Furthermore on this day the five working groups (WGs) on (1) data collection, (2) strategy and vision, (3) dissemination, (4) career development and (5) gender dimension gave their individual presentations on achievements, challenges and next steps followed by lively discussions. The WG on data collection is currently working on a booklet which will include the analysation of quantitative and qualitative data with recommendations on improvements for a successful data collection and evaluation. A successful outreach will be guaranteed by the WG on dissemination by currently spreading the message and achievements from GENERA CoP through social media channels such as Linked In whilst working in close collaboration with the WG on strategy and vision. New pilot trainings on e.g. career paths inside/outside academia and implicit bias have been developed by the WG on career development. By continuously proofread these trainings they can soon be tested among the institutes who are GENERA CoP members.  Last not least, the WG on gender dimension is developing a concept for a workshop in which the gender dimension in math intensive sciences will be addressed. In summary the GENERA CoP WGs show good progress regardless of the difficult situation of the COVID-19 pandemic. The CoP members are unstoppable!



The consequences of the COVID-19 crisis on gender equality within higher education and research institutions


The Strategies CoP, which promotes strategies for sustainable gender equality, held its second post-COVID meeting on July 7th. The session aimed at reflecting on the impacts of the health crisis on gender equality within research and the implications for Gender Equality Plans. Two keynote speakers addressed the issue presenting a funder’s perspective (Rochelle Fritch, Science Foundation Ireland) and young researchers’ experience during the pandemic (Sara Pilia, The European Council of Doctoral Candidates and Junior Researchers).


Some journals already observe decreasing journal submissions from women (see Kitchener’s article and Flaherty’s article) and grants applications may decrease as well, Rochelle Fritch indicated. To better comprehend the long-term impacts of COVID and to enact solutions, the first move, according to Rochelle Fritch, is to gather appropriate data and ask the right questions within academia (Marlisch et al 2020). For research funders, flexibility with budgets, with programs and project extensions are direct actions that can be taken. As for pre-award management, the move from a quantitative to a qualitative form of evaluation (such as a narrative CV) is one means of action that can account for women’s loss of productivity during the crisis.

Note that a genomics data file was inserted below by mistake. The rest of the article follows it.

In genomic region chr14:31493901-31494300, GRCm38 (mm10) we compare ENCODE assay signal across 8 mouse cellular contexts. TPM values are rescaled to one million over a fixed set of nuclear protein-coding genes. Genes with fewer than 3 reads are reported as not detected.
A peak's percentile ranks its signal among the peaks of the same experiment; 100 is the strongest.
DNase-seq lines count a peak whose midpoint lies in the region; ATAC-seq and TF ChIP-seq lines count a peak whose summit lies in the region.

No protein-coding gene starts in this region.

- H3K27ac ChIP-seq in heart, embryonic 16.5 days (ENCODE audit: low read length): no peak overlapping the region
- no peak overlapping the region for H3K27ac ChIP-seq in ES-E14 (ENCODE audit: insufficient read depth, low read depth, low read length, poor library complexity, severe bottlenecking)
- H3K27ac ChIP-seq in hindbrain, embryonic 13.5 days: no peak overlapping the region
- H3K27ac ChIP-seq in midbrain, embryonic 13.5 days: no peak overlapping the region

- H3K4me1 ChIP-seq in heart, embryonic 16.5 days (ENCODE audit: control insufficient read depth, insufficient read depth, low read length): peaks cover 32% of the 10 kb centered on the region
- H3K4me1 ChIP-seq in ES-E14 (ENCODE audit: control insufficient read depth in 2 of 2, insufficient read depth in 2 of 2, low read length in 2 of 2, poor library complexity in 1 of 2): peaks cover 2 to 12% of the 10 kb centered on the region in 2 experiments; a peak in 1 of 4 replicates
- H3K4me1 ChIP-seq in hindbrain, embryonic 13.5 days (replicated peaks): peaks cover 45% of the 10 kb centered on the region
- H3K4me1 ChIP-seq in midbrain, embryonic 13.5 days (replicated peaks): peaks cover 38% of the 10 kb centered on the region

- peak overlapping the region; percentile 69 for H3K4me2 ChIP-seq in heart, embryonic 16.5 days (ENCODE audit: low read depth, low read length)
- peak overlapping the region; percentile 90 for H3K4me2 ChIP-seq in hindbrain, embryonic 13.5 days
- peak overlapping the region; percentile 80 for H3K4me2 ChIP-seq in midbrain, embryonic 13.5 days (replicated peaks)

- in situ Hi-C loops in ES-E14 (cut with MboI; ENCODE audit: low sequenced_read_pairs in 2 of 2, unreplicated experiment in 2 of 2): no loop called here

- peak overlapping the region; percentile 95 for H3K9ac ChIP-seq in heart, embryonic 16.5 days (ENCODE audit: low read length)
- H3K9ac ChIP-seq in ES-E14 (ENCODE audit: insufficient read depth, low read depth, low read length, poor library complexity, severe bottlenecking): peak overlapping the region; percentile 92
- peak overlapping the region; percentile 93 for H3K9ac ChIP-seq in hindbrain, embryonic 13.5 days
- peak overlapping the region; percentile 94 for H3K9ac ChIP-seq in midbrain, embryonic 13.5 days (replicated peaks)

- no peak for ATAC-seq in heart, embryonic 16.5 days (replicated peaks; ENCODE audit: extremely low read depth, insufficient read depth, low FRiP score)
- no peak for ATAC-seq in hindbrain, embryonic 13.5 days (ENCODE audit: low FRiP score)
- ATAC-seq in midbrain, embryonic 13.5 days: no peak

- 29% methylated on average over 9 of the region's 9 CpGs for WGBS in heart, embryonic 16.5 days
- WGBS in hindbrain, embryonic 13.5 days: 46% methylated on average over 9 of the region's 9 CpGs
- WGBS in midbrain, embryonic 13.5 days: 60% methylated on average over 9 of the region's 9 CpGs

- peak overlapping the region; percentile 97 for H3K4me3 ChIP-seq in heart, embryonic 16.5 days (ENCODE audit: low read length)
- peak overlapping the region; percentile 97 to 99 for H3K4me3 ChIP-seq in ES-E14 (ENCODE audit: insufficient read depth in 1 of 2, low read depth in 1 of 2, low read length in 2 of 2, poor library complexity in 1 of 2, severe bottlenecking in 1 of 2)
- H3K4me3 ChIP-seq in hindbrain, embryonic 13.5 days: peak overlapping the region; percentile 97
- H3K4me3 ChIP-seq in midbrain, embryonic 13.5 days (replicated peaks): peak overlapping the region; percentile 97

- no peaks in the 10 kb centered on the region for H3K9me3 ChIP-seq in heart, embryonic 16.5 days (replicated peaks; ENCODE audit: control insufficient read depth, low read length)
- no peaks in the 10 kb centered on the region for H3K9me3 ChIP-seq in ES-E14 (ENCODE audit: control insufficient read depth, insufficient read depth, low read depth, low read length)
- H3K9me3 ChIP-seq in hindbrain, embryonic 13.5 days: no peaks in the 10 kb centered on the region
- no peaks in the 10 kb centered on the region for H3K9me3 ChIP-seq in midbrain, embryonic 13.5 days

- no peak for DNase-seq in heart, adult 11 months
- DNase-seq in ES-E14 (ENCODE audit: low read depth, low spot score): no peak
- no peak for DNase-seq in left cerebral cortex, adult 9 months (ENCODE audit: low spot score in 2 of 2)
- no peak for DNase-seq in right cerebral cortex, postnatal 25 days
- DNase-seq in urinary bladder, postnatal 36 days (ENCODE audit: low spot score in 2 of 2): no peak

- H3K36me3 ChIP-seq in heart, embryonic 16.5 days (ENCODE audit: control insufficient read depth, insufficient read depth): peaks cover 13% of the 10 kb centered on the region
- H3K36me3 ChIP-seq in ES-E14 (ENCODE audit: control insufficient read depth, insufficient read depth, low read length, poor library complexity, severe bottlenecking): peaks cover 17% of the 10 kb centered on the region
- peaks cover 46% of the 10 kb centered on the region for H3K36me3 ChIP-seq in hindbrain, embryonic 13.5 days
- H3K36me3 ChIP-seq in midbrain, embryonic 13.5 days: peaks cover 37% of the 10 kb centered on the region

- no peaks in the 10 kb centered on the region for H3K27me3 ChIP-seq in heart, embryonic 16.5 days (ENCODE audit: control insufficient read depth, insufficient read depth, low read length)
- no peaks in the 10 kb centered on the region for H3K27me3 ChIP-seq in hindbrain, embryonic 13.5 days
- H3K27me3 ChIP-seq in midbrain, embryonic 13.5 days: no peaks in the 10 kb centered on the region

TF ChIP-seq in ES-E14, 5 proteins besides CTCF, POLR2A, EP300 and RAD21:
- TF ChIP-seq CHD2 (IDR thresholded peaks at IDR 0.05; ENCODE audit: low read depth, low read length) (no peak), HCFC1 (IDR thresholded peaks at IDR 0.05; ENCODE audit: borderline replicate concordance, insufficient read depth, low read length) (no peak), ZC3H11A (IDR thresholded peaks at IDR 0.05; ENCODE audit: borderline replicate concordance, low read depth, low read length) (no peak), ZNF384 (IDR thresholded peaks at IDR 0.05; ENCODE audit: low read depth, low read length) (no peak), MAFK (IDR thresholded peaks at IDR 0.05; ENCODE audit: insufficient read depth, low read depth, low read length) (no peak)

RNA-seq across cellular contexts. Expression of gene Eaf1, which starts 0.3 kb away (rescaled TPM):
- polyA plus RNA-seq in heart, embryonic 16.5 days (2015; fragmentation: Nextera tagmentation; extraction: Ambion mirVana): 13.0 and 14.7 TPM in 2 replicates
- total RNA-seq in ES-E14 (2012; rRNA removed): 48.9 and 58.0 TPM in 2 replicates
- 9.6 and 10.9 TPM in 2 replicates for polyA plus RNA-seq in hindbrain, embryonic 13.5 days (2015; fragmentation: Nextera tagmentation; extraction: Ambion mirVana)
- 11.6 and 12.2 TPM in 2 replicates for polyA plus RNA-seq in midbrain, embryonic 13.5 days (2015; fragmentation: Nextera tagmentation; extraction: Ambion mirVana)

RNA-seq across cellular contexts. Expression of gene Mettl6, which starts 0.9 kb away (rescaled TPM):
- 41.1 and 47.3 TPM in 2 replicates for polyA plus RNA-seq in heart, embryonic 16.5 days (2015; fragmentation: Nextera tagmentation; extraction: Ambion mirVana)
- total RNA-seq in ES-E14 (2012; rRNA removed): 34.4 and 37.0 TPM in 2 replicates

Sara Pilia shared Eurodoc’s assessment of the coronavirus’ impact on Early Career Researchers (ECRs) in Europe, made in consultation with 28 national associations of young researchers. They identified 10 major issues faced by ECRs during the pandemic including barriers in doctoral training, lack of supervision or added pressure, increased precariousness, heightened anxiety (see Eurodoc’s article). Young women researchers were found more impacted, creating a strong incentive to develop a specific support scheme for them in Gender Equality Plans.


During the Q&A session, all members stressed that collecting relevant data is the first step to then work on gender equality plans to tackle COVID-19 consequences. Specific data on early career women researchers is missing yet pressing to collect. CoP members also expressed their interest towards good practice in qualitative measurements of scientific outputs. The next Strategies CoP meeting (November 10th) will thus address the DORA Declaration— a 2012 declaration that develops and promotes best practice in the assessment of scholarly research.